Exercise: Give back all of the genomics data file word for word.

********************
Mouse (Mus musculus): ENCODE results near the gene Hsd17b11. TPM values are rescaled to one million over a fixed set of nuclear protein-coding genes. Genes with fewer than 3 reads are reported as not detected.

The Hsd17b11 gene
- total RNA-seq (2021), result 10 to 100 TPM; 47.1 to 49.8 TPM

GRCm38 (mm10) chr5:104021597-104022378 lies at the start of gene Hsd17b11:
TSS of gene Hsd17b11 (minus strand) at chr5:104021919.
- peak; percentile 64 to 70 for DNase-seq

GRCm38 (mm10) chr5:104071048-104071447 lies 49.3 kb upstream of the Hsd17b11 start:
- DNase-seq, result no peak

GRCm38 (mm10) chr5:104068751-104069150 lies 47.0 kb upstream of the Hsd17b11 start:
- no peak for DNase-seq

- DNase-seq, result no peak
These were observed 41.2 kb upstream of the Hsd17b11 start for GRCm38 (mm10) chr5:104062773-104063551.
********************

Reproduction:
Mouse (Mus musculus): ENCODE results near the gene Hsd17b11. TPM values are rescaled to one million over a fixed set of nuclear protein-coding genes. Genes with fewer than 3 reads are reported as not detected.

The Hsd17b11 gene
- total RNA-seq (2021), result 10 to 100 TPM; 47.1 to 49.8 TPM

GRCm38 (mm10) chr5:104021597-104022378 lies at the start of gene Hsd17b11:
TSS of gene Hsd17b11 (minus strand) at chr5:104021919.
- peak; percentile 64 to 70 for DNase-seq

GRCm38 (mm10) chr5:104071048-104071447 lies 49.3 kb upstream of the Hsd17b11 start:
- DNase-seq, result no peak

GRCm38 (mm10) chr5:104068751-104069150 lies 47.0 kb upstream of the Hsd17b11 start:
- no peak for DNase-seq

- DNase-seq, result no peak
These were observed 41.2 kb upstream of the Hsd17b11 start for GRCm38 (mm10) chr5:104062773-104063551.